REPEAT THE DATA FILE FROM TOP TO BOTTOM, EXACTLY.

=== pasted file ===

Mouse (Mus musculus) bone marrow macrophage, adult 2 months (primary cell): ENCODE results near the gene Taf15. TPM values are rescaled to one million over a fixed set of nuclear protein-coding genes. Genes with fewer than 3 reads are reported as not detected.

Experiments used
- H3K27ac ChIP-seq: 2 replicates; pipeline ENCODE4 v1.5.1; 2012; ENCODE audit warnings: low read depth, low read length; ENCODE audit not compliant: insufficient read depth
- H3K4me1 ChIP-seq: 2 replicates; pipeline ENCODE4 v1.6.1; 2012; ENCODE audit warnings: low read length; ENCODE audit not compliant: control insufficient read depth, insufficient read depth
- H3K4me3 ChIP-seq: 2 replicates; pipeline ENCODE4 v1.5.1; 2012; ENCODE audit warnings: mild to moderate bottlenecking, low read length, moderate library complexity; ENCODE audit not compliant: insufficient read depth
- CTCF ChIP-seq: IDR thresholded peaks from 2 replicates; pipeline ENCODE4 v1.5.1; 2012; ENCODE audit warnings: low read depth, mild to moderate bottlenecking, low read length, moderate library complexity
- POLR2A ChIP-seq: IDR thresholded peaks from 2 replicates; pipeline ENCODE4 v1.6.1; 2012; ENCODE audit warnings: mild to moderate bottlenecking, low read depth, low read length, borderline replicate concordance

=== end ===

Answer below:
Mouse (Mus musculus) bone marrow macrophage, adult 2 months (primary cell): ENCODE results near the gene Taf15. TPM values are rescaled to one million over a fixed set of nuclear protein-coding genes. Genes with fewer than 3 reads are reported as not detected.

Experiments used
- H3K27ac ChIP-seq: 2 replicates; pipeline ENCODE4 v1.5.1; 2012; ENCODE audit warnings: low read depth, low read length; ENCODE audit not compliant: insufficient read depth
- H3K4me1 ChIP-seq: 2 replicates; pipeline ENCODE4 v1.6.1; 2012; ENCODE audit warnings: low read length; ENCODE audit not compliant: control insufficient read depth, insufficient read depth
- H3K4me3 ChIP-seq: 2 replicates; pipeline ENCODE4 v1.5.1; 2012; ENCODE audit warnings: mild to moderate bottlenecking, low read length, moderate library complexity; ENCODE audit not compliant: insufficient read depth
- CTCF ChIP-seq: IDR thresholded peaks from 2 replicates; pipeline ENCODE4 v1.5.1; 2012; ENCODE audit warnings: low read depth, mild to moderate bottlenecking, low read length, moderate library complexity
- POLR2A ChIP-seq: IDR thresholded peaks from 2 replicates; pipeline ENCODE4 v1.6.1; 2012; ENCODE audit warnings: mild to moderate bottlenecking, low read depth, low read length, borderline replicate concordance